It was as the St. Louis Browns owner in 1951 that he most vexed his fellow baseball magnates. When Detroit pitcher Bob Cain was preparing to face the Browns' lead-off hitter in the second game of a double-header, he was confounded to see in the batter's box a 3-foot-7 midget, in a Browns' uniform.
This was little, 65-pound Eddie Gaedel, one of Mr. Veeck's surprises. When the Tigers appealed to umpire-in-chief Ed Hurley to halt this comedy, Mr. Veeck's manager, Zach Taylor, produced a regulation American League contract to which Mr. Veeck had signed Gaedel, and the midget was allowed to play.
Gaedel, with his tiny strike zone from armpits to kneecaps further narrowed by Mr. Veeck's orders to crouch, walked on four straight pitches and was then withdrawn from the game, his purpose served.
Also at St. Louis when Mr. Veeck fired his manager, Rogers Hornsby, he explained: "It was either fire my manager or hire 25 new ballplayers." For this act, Mr. Veeck presented himself with a loving cup in ceremonies at home plate, "In token of his valuable contribution to the team."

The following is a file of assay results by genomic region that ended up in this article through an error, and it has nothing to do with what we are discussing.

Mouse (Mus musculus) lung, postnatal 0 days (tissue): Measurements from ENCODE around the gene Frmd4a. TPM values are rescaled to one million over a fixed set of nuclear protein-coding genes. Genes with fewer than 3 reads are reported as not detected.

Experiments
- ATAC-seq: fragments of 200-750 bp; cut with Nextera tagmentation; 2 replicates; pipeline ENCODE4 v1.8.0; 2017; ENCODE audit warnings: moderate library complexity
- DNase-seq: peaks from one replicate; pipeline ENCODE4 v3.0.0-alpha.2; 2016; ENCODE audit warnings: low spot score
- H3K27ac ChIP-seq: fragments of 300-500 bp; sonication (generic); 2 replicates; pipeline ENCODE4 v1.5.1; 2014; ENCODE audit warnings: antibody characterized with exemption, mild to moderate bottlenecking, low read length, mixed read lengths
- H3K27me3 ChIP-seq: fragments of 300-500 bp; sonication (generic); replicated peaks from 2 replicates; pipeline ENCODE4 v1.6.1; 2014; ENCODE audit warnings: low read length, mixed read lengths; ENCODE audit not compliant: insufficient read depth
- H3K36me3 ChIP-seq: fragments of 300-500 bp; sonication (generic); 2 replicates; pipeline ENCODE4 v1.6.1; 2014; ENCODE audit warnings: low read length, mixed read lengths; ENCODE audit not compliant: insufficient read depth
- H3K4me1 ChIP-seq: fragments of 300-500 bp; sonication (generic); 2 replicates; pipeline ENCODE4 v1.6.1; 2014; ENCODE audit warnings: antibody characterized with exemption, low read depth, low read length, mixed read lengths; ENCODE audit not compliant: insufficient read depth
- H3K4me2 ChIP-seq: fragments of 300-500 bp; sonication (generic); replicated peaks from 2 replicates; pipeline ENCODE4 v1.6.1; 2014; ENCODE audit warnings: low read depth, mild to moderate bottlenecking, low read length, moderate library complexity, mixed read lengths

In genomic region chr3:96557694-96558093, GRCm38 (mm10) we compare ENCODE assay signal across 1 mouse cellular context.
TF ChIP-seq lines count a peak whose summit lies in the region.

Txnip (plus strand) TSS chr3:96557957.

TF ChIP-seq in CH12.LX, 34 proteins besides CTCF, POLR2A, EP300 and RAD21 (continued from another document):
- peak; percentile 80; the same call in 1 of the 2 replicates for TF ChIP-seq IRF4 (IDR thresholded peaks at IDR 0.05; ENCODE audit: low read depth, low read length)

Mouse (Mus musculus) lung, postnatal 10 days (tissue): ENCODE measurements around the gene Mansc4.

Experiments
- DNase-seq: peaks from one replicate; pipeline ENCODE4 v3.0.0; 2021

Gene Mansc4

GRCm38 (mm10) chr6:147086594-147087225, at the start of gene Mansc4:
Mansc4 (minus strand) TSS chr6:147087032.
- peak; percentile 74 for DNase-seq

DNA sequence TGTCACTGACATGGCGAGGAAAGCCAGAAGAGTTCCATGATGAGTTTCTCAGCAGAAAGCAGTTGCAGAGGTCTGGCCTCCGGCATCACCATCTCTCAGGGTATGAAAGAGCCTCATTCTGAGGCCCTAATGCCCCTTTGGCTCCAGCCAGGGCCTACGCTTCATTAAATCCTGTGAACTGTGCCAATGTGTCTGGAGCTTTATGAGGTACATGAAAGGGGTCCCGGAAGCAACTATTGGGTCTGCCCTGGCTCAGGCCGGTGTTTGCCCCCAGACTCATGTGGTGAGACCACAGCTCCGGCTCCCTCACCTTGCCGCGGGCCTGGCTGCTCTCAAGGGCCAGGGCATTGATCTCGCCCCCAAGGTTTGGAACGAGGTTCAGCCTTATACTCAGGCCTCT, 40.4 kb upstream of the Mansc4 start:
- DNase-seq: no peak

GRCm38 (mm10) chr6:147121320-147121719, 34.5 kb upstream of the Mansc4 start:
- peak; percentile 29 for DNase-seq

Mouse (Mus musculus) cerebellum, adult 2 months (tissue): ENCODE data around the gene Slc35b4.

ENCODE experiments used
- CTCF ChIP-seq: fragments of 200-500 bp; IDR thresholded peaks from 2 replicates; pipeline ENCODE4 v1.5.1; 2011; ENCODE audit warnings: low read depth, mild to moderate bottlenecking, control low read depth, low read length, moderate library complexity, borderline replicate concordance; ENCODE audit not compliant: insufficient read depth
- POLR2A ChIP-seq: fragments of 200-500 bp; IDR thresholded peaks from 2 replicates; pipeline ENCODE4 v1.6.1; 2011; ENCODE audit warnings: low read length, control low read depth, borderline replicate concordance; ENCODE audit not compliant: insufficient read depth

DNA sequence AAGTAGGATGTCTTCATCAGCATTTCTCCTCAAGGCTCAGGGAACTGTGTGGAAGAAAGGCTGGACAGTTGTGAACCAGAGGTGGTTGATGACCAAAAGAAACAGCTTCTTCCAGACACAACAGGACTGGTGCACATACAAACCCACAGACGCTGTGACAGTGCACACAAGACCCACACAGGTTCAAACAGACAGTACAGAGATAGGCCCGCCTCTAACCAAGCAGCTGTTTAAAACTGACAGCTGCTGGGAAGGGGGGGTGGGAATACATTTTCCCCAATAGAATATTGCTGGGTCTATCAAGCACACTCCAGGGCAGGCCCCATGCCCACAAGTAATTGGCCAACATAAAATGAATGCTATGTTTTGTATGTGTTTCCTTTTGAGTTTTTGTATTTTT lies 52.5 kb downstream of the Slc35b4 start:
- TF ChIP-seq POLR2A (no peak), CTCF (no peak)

Mr. Veeck even made sport of the heavy blows dealt him in his lifetime. As a World War II marine he injured his right leg on Bougainville in the South Pacific in 1943 when a recoiling artillery piece crashed against him. It was amputated below the knee in 1947, and for the rest of his days he hobbled about as an amputee on an artificial limb. Sometimes he lifted his trousers to snuff out a cigarette against his wooden limb, and also was given to jesting, "The only fear I have is of termites."